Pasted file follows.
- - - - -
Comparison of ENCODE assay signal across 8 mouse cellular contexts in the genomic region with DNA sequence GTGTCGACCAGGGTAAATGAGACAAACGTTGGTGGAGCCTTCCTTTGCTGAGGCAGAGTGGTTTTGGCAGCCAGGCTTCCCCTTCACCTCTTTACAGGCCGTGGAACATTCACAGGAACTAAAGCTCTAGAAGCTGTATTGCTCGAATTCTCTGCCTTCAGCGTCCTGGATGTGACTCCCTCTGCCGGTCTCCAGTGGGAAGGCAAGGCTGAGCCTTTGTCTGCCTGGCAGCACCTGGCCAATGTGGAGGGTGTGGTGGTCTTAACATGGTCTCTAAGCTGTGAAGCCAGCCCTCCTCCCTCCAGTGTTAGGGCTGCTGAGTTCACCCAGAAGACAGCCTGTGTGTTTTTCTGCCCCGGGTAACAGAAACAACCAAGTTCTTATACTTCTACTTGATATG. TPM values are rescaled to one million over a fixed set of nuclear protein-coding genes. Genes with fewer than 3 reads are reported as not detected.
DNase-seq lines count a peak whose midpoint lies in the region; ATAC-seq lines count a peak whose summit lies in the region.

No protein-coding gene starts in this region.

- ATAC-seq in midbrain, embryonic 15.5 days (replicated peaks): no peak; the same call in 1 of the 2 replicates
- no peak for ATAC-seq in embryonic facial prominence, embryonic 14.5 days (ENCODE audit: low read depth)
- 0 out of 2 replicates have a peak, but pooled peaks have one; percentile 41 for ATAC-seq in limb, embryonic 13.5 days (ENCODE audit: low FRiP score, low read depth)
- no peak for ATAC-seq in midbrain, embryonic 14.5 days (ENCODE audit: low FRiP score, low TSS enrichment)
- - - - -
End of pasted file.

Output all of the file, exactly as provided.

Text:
Comparison of ENCODE assay signal across 8 mouse cellular contexts in the genomic region with DNA sequence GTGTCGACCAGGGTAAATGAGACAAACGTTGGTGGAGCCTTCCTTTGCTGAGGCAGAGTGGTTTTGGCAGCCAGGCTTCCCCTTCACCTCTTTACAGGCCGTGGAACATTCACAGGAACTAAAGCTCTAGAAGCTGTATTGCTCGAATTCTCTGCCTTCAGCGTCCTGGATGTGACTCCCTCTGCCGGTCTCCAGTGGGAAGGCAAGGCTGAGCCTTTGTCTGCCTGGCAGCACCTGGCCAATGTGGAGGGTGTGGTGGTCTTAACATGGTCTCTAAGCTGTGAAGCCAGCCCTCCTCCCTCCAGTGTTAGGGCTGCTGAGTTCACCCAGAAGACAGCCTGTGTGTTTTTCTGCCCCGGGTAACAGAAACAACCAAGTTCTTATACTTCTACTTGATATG. TPM values are rescaled to one million over a fixed set of nuclear protein-coding genes. Genes with fewer than 3 reads are reported as not detected.
DNase-seq lines count a peak whose midpoint lies in the region; ATAC-seq lines count a peak whose summit lies in the region.

No protein-coding gene starts in this region.

- ATAC-seq in midbrain, embryonic 15.5 days (replicated peaks): no peak; the same call in 1 of the 2 replicates
- no peak for ATAC-seq in embryonic facial prominence, embryonic 14.5 days (ENCODE audit: low read depth)
- 0 out of 2 replicates have a peak, but pooled peaks have one; percentile 41 for ATAC-seq in limb, embryonic 13.5 days (ENCODE audit: low FRiP score, low read depth)
- no peak for ATAC-seq in midbrain, embryonic 14.5 days (ENCODE audit: low FRiP score, low TSS enrichment)